TOWSON – A broken ankle helped lead Miya Dubler down a path that could take her around the world.
As a Notre Dame Preparatory School freshman, Dubler was set to play soccer, but after breaking a bone, looked for other activities.
Dubler was soon enmeshed in NDP’s Refugee Youth Project, volunteering weekly to tutor refugee children at Moravia Park Elementary School in Northeast Baltimore. She was active in the outreach for four years, helping youngsters with homework and communication skills.
“I have worked with students from all over – Uganda, Iraq, Nigeria, Nepal,” said Dubler, 17, who graduated May 25. “The kids are so sweet and extremely social with each other. They just don’t seem like they bear the weight of the world, but I think they do.”
Most of the children were displaced by conflict in their native countries, said Dubler, a former cellist in NDP’s string orchestra.
Steven Pomplon, NDP’s director of social service and moderator of the Refugee Youth Project, said Dubler is “committed to transforming the world through education and justice.” He noted that she devoted three hours each volunteer session, working with children with varying levels of English proficiency.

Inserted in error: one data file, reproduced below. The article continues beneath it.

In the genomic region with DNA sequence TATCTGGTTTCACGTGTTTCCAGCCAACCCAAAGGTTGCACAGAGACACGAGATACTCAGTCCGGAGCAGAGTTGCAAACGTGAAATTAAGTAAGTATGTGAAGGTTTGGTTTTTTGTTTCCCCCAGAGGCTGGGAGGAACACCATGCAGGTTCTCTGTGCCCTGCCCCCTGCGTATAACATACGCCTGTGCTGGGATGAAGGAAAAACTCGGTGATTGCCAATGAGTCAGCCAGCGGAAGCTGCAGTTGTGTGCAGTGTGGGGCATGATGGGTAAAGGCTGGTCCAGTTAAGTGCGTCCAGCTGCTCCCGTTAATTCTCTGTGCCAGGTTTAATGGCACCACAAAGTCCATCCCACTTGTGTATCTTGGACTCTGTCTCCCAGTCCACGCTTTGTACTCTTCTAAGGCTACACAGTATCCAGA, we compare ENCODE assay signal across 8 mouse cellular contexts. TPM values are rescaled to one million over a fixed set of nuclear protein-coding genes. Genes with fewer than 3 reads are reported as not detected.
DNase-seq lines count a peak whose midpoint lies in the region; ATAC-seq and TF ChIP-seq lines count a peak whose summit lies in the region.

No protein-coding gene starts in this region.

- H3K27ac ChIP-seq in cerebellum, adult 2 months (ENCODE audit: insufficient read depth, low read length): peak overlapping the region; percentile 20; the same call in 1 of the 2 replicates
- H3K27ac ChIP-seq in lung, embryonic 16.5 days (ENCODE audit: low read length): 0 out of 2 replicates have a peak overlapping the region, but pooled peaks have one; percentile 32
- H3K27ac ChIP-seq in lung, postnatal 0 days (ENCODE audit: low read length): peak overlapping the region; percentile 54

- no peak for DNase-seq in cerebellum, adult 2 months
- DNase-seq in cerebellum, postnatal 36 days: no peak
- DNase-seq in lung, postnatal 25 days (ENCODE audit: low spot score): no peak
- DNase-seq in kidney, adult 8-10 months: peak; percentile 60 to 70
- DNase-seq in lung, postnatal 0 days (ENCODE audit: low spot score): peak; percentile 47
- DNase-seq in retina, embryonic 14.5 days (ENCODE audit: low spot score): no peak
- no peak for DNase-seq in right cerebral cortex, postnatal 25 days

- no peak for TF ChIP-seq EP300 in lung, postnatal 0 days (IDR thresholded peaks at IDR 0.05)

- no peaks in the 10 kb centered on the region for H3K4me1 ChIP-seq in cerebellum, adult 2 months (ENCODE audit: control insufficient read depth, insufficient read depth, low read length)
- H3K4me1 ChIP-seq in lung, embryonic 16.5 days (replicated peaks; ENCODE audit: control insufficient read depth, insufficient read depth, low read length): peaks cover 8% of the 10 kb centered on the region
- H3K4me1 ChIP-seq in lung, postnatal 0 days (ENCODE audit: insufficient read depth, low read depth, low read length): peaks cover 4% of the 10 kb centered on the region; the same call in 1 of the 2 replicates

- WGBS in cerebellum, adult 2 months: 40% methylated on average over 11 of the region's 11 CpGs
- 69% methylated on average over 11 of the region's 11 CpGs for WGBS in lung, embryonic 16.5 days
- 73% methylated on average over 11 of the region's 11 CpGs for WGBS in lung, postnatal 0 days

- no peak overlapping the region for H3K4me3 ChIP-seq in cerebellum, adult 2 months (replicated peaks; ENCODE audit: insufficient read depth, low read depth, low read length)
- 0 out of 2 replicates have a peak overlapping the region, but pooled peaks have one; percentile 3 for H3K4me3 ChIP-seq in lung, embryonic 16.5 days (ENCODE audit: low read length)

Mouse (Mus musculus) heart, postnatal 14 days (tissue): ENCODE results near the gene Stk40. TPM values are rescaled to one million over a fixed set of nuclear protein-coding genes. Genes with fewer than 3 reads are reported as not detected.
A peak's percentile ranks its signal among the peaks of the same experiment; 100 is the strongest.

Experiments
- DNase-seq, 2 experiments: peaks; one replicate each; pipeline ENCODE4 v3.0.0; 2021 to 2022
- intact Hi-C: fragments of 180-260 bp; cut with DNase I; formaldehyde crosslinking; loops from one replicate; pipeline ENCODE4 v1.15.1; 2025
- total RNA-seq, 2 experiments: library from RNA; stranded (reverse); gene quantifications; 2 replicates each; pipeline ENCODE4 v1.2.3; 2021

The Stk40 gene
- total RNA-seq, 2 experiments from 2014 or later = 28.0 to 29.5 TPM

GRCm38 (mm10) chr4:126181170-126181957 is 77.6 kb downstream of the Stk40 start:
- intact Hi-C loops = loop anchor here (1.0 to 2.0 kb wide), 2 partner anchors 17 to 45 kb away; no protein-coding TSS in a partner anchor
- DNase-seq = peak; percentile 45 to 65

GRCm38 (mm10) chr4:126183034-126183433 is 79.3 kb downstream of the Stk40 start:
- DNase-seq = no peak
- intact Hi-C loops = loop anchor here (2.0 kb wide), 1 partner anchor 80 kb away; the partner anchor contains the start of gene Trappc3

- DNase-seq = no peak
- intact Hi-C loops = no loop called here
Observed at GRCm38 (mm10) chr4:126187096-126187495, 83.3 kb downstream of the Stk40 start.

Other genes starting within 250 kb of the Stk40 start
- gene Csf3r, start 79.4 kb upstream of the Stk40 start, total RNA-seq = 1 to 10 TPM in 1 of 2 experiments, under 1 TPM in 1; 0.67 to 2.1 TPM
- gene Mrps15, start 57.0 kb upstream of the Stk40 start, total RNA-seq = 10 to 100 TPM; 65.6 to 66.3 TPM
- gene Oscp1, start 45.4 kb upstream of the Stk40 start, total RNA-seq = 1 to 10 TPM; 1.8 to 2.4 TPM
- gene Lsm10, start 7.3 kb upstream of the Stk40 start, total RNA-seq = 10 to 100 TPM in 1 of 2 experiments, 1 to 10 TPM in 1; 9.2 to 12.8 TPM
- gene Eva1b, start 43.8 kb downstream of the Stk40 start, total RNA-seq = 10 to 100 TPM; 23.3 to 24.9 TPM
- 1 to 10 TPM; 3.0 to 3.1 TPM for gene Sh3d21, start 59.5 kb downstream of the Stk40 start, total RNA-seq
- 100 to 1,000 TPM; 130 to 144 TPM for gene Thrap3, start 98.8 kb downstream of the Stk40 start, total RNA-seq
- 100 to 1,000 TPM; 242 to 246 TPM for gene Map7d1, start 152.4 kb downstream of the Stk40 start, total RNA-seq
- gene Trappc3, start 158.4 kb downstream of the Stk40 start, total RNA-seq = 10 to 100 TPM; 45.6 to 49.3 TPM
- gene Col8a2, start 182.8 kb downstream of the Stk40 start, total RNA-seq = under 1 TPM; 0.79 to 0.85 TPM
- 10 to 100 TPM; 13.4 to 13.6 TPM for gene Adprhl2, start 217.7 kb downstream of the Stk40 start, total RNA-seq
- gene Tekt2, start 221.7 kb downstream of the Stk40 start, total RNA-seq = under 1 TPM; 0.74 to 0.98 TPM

“Miya,” Pomplom explained, “would have to almost rewire her mindset after taking so many high-level, AP classes during the day, to connect with the Refugee Youth Project’s elementary school students.”
Ranked in the top 5 percent of her class, Dubler helped start NDP’s first model United Nations delegation and served as her school’s secretary of state in the youth and government program. She plans to study international affairs (while learning Arabic) or computer science at Columbia University in the fall, having already taken a dual-credit class in computer programming with Towson University.
Because her grandmother is an immigrant from Tokyo who married a U.S. serviceman, Dubler also wants to learn Japanese.
Although Dubler plans to continue reaching out to refugees, she believes volunteerism is just the beginning.
“Changing conditions at a systemic level,” she said, “is ultimately going to be more important.”
Editor’s note: The print version of this story noted that Dubler would attend George Washington University in the fall. After the Catholic Review went to press, she decided to attend Columbia University.